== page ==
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Barn formerly to Clemsfold Farm

A Grade II Listed Building in Horsham, West Sussex

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Coordinates

Latitude: 51.0887 / 51°5'19"N

Longitude: -0.3887 / 0°23'19"W

OS Eastings: 512947

OS Northings: 133383

OS Grid: TQ129333

Mapcode National: GBR HJ5.QJZ

Mapcode Global: FRA B627.NF0

Plus Code: 9C3X3JQ6+FG

Entry Name: Barn formerly to Clemsfold Farm

Listing Date: 26 February 2019

Grade: II

Source: Historic England

Source ID: 1462894

Location: Slinfold, Horsham, West Sussex, RH12

County: West Sussex

District: Horsham

Civil Parish: Slinfold

Traditional County: Sussex

Lieutenancy Area (Ceremonial County): West Sussex

Summary


Barn, built in around the mid-C17 to mid-C18, extended to the north and south in the C19 and C20.

Description

Barn, built in around the mid-C17 to mid-C18, extended to the north and south in the C19 and C20.

MATERIALS: the barn has a timber-frame with weatherboard cladding, a stone and brick plinth, and a large pitched tile roof. The later additions to the north and south have weatherboard-clad and brick walls, with either corrugated-metal roofs with asbestos repairs or pitched tile roofs.

PLAN: the barn has a rectangular footprint on an east-west axis. There are seven bays, referred to in this description by number from east (one) to west (seven). There is a small lean-to attached to the north-west and a U-shaped range attached to the south.

EXTERIOR: the main barn is of seven bays and stands on a rubble-stone plinth, sections of which have been replaced or reinforced in brick. The frame is weatherboard clad. The north elevation has two full-height double doors in the second and fifth bay. There are two later windows in the first bay. Attached to the west end of the north elevation is single-storey brick and timber stable with a corrugated-metal roof which has partially collapsed. Taking-in doors have been inserted into both of the barn’s gable ends. Three windows have also been inserted into the lower half of the west-gable end. The barn’s original south elevation is obscured by the C19 single-storey corrugated-roof lean-to which has a long brick south wall with two entrances and boarded-up rectangular openings.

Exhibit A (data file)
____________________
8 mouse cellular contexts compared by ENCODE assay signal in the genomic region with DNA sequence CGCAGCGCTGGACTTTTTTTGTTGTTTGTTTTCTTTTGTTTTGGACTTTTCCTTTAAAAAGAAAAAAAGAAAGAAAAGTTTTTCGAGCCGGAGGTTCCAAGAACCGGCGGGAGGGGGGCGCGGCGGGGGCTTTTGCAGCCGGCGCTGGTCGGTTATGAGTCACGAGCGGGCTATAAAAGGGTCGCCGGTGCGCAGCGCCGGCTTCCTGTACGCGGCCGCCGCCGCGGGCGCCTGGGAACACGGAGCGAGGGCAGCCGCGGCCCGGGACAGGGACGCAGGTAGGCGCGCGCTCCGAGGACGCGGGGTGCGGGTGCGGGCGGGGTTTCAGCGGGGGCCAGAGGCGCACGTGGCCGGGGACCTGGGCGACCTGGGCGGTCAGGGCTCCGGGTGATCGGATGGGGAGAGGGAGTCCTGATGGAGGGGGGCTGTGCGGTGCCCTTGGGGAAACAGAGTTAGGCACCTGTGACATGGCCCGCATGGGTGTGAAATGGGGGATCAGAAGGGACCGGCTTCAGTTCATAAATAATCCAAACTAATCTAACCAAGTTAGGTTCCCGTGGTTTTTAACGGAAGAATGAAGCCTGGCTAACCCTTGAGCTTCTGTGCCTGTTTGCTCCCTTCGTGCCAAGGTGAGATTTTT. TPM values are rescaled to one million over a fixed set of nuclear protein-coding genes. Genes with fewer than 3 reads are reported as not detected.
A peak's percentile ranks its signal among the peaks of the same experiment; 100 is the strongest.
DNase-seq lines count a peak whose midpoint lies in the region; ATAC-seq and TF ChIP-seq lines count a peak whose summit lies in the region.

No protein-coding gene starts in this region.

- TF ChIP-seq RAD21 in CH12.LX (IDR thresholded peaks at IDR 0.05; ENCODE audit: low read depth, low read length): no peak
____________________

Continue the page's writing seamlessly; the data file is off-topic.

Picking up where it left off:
The lean-to has two small wings at either end. The C20 west wing consists of a catslide lean-to attached to the south-west corner of the main barn, and beyond a pitched-roof structure, both clad in weatherboarding. The C20 weatherboard-clad east wing consists of a catslide-roofed lean-to at one end and a pitched-roof structure at the other which has been widened on one side by the addition of a brick aisle with a corrugated roof.

INTERIOR: the main barn’s walls are stud frame and include wall plates, mid (girt) rails, and sill beams. The wall frame above and below the mid rail is braced; most of the braces are straight, squared beams, however, there are also a few arched braces. The barn has a concrete and earthen floor. There are six principal trusses. The original frame has pairs of large posts (at least four of which are jowled), tie-beams with braces, raked struts, clasped purlins and diminishing principal rafters. The posts in the sixth bay, and possibly those in the seventh bay, are not jowled. There are straight plank wind braces to either end of the roof. There is also limited evidence of carpenters’ marks in some of the timbers. Some of the trusses have been reinforced with additional timbers and metal strap hinges, and a few of the braces appear to have been replaced. Over bays two and three, a C20 ridge board has been inserted between the rafters; this replaces the bridle joints which join the rafters throughout the rest of the barn. There is some variation in the scantling of the wall studs and there is evidence of unused mortices in the main horizontal timber beams, which indicates that some of the stud timbers are later replacements. There is also some variation in the scantling to the diminishing principal rafters, indicating that some may have been replaced or reused, and at least one pair is made up of adjoining timbers. The timber in the east-end bay in particular shows evidence of reuse and includes a different arrangement to the principal truss, which has a pair of raked struts as well as a pair of straight struts. The purlins in this bay are also on a different alignment.